On why poetry helps poets illuminate the world:

Poetry lifts the veil from the hidden beauty of the world, and makes familiar objects be as if they were not familiar.

A Defence of Poetry and Other Essay.

Federico García-Lorca

On the voices the poet must heed:

The artist, and particularly the poet, is always an anarchist in the best sense of the word. He must heed only the call that arises within him from three strong voices: the voice of death, with all its foreboding, the voice of love and the voice of art.


Sylvia Plath

On why you have to focus deeply to write:

Poetry, I feel, is a tyrannical discipline. You’ve got to go so far so fast in such a small space; you’ve got to burn away all the peripherals.

Book Riot

Joy Harjo

On how poetry is in everything:

When I began to listen to poetry, it’s when I began to listen to the stones, and I began to listen to what the clouds had to say, and I began to listen to other. And I think, most importantly for all of us, then you begin to learn to listen to the soul, the soul of yourself in here, which is also the soul of everyone else.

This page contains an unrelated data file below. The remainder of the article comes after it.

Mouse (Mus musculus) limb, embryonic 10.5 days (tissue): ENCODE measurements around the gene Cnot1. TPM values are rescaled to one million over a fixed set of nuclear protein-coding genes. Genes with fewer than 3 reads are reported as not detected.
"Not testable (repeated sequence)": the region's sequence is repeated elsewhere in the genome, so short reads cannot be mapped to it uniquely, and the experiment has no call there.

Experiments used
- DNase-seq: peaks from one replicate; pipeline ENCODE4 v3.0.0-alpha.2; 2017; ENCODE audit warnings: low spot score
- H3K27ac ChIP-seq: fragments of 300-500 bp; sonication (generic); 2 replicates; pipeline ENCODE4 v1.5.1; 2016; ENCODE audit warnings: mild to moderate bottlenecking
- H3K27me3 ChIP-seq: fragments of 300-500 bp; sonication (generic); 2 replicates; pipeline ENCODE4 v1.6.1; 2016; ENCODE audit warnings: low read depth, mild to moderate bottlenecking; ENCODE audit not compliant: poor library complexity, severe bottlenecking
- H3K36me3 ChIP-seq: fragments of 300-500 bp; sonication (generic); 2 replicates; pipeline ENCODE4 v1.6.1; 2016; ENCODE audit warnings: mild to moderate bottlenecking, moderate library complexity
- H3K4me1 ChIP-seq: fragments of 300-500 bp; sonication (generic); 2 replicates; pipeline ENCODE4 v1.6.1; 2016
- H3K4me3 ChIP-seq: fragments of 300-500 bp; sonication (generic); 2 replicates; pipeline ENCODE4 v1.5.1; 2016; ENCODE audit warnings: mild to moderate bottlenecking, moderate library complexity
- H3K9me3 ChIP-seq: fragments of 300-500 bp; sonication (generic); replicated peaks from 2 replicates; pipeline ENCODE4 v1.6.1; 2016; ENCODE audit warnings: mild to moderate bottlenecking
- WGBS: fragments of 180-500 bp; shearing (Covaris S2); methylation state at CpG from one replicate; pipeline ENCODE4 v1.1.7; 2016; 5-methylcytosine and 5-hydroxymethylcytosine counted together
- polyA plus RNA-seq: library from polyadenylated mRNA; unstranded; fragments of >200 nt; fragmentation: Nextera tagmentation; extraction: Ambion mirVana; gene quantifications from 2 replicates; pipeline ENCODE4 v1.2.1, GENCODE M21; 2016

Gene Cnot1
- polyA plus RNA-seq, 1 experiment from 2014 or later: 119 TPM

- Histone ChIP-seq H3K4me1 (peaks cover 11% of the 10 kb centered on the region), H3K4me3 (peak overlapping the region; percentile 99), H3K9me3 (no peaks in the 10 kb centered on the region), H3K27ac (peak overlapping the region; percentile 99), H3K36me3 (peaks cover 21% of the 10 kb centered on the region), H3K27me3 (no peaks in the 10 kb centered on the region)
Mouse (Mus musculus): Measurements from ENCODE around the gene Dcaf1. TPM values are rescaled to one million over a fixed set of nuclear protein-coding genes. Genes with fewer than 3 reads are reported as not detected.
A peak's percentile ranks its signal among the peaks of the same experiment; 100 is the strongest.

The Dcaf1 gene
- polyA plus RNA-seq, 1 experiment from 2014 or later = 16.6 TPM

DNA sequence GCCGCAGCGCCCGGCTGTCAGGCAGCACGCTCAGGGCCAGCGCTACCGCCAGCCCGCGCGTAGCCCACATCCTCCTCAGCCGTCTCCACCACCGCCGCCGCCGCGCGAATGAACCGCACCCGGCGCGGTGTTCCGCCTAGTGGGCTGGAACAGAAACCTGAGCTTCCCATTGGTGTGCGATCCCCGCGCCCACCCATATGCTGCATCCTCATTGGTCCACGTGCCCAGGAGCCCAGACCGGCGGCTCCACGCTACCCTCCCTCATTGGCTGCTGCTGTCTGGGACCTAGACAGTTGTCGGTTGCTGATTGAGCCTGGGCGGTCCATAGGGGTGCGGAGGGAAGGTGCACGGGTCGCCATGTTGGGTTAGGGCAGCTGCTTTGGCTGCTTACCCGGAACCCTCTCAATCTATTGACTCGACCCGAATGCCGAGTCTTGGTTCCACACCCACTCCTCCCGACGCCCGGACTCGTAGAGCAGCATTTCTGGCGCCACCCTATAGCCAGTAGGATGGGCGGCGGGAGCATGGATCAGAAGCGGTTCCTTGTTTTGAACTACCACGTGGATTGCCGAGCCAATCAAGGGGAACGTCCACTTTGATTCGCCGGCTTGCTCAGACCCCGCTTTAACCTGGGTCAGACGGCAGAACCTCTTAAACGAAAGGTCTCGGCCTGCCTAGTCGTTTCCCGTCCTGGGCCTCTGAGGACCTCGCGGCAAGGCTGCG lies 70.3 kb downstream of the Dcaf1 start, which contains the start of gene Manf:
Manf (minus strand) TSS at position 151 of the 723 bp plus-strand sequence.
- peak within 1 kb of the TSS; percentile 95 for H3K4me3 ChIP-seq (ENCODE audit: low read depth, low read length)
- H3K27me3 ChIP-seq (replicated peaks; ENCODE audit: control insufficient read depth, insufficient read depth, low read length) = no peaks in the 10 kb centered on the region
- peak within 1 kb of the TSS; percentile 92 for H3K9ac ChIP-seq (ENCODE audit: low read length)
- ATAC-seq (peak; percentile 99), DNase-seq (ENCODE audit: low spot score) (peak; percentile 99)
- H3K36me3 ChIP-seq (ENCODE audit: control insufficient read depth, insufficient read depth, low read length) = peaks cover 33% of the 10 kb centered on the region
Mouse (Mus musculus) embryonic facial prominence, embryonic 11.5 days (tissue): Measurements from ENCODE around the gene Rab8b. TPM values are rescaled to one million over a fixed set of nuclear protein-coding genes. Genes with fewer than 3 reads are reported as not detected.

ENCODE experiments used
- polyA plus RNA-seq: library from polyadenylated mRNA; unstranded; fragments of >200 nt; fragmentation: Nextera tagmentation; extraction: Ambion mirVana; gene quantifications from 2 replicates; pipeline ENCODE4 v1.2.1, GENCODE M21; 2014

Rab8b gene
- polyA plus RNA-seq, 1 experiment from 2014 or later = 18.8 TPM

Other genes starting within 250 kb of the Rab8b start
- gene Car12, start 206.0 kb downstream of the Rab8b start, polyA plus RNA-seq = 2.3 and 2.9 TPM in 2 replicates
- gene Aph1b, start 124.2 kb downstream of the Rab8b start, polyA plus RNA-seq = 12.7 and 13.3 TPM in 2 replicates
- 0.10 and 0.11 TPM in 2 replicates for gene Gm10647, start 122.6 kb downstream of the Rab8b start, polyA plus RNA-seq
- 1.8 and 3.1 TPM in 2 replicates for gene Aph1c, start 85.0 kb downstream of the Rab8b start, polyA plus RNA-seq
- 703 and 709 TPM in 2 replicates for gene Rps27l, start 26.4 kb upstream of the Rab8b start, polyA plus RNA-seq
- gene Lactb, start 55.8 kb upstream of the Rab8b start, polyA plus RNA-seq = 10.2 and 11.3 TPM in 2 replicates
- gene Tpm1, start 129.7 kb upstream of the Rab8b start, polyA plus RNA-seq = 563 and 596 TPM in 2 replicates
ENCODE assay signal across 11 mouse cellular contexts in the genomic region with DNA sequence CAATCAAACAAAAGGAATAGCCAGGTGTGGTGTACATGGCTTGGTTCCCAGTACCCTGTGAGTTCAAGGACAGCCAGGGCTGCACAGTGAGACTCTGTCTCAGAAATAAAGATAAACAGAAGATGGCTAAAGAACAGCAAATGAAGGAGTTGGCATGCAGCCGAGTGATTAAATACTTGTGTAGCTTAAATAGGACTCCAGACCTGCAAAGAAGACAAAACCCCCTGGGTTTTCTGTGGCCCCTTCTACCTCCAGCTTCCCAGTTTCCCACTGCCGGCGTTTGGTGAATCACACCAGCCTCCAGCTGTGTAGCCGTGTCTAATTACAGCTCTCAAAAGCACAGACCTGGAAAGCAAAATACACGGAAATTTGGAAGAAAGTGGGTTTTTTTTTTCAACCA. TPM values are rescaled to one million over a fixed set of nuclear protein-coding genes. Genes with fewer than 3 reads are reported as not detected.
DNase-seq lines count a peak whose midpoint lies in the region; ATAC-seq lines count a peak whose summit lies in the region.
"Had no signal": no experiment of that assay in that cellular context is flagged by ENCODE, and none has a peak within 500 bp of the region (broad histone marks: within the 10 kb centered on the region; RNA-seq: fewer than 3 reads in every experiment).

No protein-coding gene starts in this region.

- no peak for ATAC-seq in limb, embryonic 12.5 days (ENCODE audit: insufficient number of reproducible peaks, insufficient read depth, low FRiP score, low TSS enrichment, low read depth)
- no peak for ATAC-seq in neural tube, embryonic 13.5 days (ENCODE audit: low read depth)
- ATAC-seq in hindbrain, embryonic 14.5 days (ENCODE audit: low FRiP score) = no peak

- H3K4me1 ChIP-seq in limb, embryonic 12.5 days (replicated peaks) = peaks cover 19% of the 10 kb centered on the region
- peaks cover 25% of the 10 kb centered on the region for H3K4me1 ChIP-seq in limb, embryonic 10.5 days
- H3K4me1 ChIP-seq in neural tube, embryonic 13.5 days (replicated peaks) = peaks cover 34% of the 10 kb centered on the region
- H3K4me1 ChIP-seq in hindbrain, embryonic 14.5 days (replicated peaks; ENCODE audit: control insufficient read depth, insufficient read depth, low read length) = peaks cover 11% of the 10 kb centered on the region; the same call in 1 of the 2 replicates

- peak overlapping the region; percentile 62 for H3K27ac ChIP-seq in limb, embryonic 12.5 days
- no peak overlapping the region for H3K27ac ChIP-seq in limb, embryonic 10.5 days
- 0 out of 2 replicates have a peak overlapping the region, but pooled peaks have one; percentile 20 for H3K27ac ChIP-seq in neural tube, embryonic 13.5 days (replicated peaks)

Patricia Smith

On how “younger poets of color make incendiary art while still protecting themselves”:

Words are muscle. They may seem otherwise, like they just sit on a page doing nothing worthwhile, but I’m constantly astonished by what a well-turned stanza can accomplish. It’s important to realize that poetry is much more than a recreational exercise. The idea that putting our bodies on the line, rebelling in the gunsight, is the only viable way to join the revolution—well, that’s just wrong. I’ve signed books, “May the voices here inspire you to raise your own.” On the page, I can scream. I can confront. I can bellow and resist. I suggest that the poets don’t hide. That they scream. That they confront. That they bellow and resist.

Miami Rail

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Featured photo by Samantha Gades on Unsplash

Poet, editor, and author of Light Magic for Dark Times. Editor of Luna Luna Magazine.